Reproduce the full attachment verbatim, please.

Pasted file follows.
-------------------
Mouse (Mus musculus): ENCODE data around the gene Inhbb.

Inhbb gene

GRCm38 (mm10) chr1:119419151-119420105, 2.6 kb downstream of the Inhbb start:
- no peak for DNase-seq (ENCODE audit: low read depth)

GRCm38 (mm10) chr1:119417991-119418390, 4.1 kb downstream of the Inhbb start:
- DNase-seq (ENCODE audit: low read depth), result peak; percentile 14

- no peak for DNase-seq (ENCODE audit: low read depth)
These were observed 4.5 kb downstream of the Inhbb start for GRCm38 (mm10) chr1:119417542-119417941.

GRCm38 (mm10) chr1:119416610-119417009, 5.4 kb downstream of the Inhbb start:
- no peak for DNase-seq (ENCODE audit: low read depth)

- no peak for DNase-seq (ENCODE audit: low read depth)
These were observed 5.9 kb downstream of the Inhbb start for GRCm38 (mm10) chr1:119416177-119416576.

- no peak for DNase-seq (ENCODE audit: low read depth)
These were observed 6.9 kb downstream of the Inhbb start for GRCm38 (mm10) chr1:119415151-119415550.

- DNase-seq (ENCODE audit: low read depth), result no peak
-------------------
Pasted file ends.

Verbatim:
Mouse (Mus musculus): ENCODE data around the gene Inhbb.

Inhbb gene

GRCm38 (mm10) chr1:119419151-119420105, 2.6 kb downstream of the Inhbb start:
- no peak for DNase-seq (ENCODE audit: low read depth)

GRCm38 (mm10) chr1:119417991-119418390, 4.1 kb downstream of the Inhbb start:
- DNase-seq (ENCODE audit: low read depth), result peak; percentile 14

- no peak for DNase-seq (ENCODE audit: low read depth)
These were observed 4.5 kb downstream of the Inhbb start for GRCm38 (mm10) chr1:119417542-119417941.

GRCm38 (mm10) chr1:119416610-119417009, 5.4 kb downstream of the Inhbb start:
- no peak for DNase-seq (ENCODE audit: low read depth)

- no peak for DNase-seq (ENCODE audit: low read depth)
These were observed 5.9 kb downstream of the Inhbb start for GRCm38 (mm10) chr1:119416177-119416576.

- no peak for DNase-seq (ENCODE audit: low read depth)
These were observed 6.9 kb downstream of the Inhbb start for GRCm38 (mm10) chr1:119415151-119415550.

- DNase-seq (ENCODE audit: low read depth), result no peak